MIDLAND, Texas (Nexstar) – Caterpillars are making themselves at home, and likely, in your home.
One by one, the nimble legs of these moth caterpillars are taking them somewhere. It’s a slow and steady masquerade. But their small migrations can end in tragedy: splattered and squished on the ground.
“We have to step on them,” said Elva Gildon of Midland. “I have to go in the house. So, they’re right there. They’re coming out bad this year.”
Recent rain is letting these caterpillars thrive. The rainfall is spurring large plant growth that makes for a plentiful source of food, not just for caterpillars, but for all insects.
“From time to time, we’ll have huge populations of them, and then there will be several years where you won’t see so many. Then, an explosion,” said Michael Nickell, museum scientist at the Sibley Nature Center in Midland.
That explosion in growth is something Michael says the basin will soon see.
Caterpillars can be referred to as ‘armyworms’ and ‘cutworms.’
“If it looks like a worm but has teeny tiny legs, that’s a caterpillar!” Nickell said.
Caterpillars are not mating because they are immature in their life cycle. They are only looking for food.
The caterpillars in the basin go through six stages of development before they turn into moths in adulthood.
When they develop into moths, these insects play an important role in the ecosystem as an available food source for other animals. Moths also fertilize plants by spreading pollen.
Moths lay their eggs on a food source that caterpillars would need to survive. For example, those eggs might be laid in Bermuda grass.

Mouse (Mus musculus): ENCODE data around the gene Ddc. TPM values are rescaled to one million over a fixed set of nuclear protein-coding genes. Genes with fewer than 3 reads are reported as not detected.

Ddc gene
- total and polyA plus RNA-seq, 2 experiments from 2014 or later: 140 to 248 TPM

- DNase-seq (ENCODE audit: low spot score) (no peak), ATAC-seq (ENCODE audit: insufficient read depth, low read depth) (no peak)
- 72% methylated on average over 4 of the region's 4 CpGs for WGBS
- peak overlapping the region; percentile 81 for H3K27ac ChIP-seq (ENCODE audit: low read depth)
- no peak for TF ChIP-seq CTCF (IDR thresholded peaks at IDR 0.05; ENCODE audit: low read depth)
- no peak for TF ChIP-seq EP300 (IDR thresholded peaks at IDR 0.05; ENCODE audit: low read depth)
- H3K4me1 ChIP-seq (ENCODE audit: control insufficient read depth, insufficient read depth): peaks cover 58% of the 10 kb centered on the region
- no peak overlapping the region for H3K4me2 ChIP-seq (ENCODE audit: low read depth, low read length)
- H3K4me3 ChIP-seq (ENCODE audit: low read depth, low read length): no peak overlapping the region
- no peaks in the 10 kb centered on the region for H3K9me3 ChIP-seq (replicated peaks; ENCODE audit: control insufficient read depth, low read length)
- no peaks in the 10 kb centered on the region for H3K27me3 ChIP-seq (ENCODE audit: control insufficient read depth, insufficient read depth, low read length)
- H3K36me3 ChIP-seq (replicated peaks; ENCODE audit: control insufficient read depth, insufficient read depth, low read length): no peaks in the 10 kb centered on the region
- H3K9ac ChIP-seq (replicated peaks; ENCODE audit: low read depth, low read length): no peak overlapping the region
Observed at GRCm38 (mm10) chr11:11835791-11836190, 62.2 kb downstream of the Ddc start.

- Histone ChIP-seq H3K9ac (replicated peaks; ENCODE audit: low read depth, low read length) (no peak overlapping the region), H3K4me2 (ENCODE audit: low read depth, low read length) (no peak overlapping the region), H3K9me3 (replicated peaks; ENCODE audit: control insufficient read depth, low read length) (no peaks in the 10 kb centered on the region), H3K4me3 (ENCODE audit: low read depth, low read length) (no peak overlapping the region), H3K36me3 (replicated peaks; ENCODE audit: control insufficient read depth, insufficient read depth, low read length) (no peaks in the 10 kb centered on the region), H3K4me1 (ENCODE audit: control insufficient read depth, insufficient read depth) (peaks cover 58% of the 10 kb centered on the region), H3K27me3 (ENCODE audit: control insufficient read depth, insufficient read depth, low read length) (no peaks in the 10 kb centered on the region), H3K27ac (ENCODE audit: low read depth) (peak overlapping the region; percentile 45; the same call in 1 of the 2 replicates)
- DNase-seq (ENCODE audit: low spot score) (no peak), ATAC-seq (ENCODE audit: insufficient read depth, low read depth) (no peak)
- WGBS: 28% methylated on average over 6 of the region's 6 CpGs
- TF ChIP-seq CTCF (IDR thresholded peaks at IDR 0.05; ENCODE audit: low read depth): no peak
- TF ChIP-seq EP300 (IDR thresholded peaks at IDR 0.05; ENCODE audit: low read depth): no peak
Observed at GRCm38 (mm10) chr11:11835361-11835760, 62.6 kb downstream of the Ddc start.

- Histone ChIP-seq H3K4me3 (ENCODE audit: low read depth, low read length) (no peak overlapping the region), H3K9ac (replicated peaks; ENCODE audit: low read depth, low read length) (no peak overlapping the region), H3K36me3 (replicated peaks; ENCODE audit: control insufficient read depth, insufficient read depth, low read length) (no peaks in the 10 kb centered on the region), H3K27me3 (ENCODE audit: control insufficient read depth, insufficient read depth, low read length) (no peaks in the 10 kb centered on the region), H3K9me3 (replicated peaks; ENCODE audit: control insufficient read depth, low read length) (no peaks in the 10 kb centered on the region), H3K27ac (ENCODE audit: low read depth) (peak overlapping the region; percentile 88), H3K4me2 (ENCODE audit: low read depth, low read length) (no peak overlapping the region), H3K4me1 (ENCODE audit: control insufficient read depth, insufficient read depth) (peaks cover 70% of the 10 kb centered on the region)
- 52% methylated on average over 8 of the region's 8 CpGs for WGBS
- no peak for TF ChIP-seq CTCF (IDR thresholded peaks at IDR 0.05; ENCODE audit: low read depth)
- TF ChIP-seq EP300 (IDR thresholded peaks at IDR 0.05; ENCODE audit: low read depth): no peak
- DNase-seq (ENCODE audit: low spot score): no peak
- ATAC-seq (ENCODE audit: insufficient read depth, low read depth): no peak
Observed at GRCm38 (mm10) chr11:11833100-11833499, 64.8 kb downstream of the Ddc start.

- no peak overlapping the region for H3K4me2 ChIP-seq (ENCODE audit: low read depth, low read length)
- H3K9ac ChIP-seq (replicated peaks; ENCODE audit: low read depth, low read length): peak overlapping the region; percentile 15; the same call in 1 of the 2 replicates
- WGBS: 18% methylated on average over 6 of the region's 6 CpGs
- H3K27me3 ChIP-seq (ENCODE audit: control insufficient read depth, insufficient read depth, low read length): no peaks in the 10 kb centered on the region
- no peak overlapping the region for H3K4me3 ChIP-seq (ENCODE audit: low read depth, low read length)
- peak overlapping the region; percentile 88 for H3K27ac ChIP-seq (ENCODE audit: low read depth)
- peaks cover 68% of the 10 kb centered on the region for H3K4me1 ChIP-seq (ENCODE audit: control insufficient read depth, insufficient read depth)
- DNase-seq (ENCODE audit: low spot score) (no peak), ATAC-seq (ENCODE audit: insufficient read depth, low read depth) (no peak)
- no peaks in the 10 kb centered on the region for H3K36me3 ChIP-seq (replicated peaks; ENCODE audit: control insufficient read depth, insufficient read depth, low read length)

But then you start seeing caterpillars far away from grass, maybe on the side of a building or on concrete. They do travel. Caterpillars are also attracted to lights. They mostly feed at night. But during the day, you can also find them under soil and leaf litter.
Caterpillars can cause damage to corn and grass crops, especially turf grasses.
“It’s primarily on golf courses, cemeteries, and lawns that you’re probably going to see the biggest amount of damage,” Nickell said.
So, what about using pesticides to kill caterpillars? That’s up to debate.
“Putting insecticide down to kill them in the front yard? I don’t know, I have dogs,” said Elva Gildon. “I can’t put that stuff down.”
“The (pesticide) won’t just go after the bug you’re trying to get rid of,” Nickell said. “They might have an effect on all kinds of things, even the beneficial insects… Even the things trying to eat them.”
Relocating these caterpillars isn’t necessarily a solution either. It could just create problems for other people.
So what’s the safest way to get rid of them?
“Like you said, basically step on them,” said Nickell.
Michael says there isn’t a need for population control unless those caterpillars start harming our food production.
As for the caterpillars out in nature, Michael says there lies a system of checks-and-balances that can keep the population of caterpillars down. That includes wasps and flies that feed on caterpillars. Extremely cold winters can help put the populations back under control, too.
Caterpillars can be expected all summer-long. There will be several generations of caterpillars born. Killing them won’t leave a dent in the population. Whether someone chooses to do so is clearly a personal choice.
The Sibley Nature Center is located at 1307 E Wadley Ave, Midland, TX 79705.